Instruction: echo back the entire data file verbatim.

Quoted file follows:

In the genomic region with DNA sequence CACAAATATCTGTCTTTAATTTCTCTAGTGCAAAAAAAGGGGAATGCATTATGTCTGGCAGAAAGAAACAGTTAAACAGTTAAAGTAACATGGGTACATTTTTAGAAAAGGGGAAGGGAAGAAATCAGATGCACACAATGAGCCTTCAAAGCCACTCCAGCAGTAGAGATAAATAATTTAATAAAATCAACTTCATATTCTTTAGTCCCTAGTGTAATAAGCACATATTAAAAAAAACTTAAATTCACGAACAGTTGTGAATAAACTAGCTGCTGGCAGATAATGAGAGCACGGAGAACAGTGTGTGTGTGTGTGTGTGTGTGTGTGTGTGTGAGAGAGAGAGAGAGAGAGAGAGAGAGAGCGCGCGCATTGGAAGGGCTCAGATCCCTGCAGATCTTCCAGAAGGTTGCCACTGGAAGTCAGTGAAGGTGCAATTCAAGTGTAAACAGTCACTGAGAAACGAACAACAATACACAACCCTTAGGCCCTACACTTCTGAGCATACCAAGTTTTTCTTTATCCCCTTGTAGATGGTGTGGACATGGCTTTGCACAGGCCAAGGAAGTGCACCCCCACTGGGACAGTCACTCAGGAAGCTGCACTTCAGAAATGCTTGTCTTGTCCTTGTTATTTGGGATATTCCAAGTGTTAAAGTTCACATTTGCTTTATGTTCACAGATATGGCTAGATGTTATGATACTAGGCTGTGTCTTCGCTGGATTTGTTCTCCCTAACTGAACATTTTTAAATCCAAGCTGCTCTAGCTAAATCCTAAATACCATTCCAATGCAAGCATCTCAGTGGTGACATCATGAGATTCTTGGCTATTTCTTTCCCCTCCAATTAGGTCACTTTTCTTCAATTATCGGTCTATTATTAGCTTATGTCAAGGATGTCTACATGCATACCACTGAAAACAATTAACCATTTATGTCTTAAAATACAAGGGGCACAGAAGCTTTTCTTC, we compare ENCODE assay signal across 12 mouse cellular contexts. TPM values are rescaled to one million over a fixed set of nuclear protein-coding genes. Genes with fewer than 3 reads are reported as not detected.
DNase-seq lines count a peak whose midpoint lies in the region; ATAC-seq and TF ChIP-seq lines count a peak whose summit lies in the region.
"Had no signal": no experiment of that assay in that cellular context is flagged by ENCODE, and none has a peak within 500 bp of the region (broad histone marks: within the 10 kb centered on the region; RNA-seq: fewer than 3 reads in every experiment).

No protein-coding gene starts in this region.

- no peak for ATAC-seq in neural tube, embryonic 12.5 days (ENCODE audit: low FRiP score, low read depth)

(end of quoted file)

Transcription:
In the genomic region with DNA sequence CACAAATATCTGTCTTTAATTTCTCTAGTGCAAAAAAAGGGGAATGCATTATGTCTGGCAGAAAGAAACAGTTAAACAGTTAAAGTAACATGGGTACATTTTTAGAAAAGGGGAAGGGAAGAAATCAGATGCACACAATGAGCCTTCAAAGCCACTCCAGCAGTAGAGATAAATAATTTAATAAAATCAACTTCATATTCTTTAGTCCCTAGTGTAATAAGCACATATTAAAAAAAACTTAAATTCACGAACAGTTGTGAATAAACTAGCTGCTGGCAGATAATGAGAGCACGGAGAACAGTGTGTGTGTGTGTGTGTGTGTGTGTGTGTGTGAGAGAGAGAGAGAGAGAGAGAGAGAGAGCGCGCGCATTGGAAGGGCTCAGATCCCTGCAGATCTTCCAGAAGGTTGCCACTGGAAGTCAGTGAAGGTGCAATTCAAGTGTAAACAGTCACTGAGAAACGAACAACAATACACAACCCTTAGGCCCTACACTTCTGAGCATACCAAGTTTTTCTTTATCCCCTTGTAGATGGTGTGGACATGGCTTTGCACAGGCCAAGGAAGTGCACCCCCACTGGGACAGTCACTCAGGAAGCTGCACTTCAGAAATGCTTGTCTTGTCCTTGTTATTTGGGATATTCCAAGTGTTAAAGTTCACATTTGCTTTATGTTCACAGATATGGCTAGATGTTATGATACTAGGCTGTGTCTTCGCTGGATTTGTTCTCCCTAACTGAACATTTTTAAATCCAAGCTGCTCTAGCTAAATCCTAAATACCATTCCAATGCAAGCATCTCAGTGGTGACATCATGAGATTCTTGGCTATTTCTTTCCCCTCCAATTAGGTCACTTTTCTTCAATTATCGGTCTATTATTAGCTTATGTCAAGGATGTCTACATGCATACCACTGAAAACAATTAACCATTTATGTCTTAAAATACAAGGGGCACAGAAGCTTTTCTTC, we compare ENCODE assay signal across 12 mouse cellular contexts. TPM values are rescaled to one million over a fixed set of nuclear protein-coding genes. Genes with fewer than 3 reads are reported as not detected.
DNase-seq lines count a peak whose midpoint lies in the region; ATAC-seq and TF ChIP-seq lines count a peak whose summit lies in the region.
"Had no signal": no experiment of that assay in that cellular context is flagged by ENCODE, and none has a peak within 500 bp of the region (broad histone marks: within the 10 kb centered on the region; RNA-seq: fewer than 3 reads in every experiment).

No protein-coding gene starts in this region.

- no peak for ATAC-seq in neural tube, embryonic 12.5 days (ENCODE audit: low FRiP score, low read depth)